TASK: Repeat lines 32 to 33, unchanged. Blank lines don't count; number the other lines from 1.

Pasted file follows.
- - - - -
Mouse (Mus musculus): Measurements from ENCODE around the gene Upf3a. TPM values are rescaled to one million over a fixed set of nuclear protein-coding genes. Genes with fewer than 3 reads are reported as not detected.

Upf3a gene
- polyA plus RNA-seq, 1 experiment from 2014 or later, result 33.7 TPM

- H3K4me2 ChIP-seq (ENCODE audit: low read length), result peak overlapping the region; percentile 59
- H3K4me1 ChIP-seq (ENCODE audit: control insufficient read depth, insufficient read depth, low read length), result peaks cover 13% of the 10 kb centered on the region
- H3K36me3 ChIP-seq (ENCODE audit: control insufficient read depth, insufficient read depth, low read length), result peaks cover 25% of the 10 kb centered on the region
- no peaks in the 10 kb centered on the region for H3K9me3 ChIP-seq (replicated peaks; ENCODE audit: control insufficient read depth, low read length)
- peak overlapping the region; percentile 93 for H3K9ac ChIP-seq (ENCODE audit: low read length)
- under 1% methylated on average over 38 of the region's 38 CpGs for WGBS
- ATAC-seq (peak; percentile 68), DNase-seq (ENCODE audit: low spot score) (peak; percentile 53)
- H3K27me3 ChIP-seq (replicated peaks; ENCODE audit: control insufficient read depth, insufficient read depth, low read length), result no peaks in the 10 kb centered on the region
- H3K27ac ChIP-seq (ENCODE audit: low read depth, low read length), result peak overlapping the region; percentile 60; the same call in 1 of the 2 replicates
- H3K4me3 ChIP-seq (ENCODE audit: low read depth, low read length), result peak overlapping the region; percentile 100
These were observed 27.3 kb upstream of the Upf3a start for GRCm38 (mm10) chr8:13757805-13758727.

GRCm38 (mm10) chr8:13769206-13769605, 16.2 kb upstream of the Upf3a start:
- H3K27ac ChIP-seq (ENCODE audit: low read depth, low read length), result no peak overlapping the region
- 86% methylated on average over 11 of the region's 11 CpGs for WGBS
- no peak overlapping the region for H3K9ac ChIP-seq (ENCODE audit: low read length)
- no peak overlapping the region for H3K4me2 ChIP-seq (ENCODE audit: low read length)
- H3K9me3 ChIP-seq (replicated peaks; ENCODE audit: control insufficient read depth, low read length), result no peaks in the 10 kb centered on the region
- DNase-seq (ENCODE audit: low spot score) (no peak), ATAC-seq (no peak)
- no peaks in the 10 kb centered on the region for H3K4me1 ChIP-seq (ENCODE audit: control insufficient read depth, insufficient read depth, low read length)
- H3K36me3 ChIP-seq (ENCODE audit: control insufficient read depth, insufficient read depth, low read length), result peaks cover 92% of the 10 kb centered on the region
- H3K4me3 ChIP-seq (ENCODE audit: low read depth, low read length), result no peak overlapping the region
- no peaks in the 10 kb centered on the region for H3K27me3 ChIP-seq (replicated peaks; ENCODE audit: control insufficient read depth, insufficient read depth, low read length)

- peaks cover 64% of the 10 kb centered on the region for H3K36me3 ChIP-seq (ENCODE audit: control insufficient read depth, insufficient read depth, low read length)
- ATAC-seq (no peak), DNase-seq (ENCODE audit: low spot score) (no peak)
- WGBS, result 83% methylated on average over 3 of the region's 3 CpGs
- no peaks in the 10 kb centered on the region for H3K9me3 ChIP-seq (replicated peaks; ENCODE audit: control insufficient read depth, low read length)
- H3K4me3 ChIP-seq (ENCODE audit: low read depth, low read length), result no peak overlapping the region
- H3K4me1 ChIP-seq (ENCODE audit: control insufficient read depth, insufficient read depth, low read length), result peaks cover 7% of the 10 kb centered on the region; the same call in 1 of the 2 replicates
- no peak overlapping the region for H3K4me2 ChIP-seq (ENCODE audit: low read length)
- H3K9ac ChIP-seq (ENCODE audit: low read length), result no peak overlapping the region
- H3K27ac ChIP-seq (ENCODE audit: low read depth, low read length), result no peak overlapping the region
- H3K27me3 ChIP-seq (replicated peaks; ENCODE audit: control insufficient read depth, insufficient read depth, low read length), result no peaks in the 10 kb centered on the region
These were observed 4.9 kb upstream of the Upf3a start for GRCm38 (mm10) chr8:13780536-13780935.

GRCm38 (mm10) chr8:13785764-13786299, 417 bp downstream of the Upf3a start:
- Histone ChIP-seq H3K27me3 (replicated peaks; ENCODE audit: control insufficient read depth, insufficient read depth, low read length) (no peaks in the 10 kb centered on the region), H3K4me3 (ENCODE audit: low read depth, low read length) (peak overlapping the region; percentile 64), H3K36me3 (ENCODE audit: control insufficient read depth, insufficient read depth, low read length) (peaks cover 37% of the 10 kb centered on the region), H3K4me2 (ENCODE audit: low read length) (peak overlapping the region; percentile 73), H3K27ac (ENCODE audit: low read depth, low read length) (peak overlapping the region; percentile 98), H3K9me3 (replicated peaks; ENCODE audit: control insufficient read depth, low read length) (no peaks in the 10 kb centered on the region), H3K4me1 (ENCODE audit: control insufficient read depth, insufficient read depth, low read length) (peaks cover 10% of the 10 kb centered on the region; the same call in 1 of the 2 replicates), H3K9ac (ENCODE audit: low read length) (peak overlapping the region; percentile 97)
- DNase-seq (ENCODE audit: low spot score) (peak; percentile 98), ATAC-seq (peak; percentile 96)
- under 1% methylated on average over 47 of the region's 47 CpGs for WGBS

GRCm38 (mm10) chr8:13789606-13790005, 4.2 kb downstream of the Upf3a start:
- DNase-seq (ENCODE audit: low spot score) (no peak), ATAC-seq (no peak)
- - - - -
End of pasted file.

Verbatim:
- no peak overlapping the region for H3K4me2 ChIP-seq (ENCODE audit: low read length)
- H3K9ac ChIP-seq (ENCODE audit: low read length), result no peak overlapping the region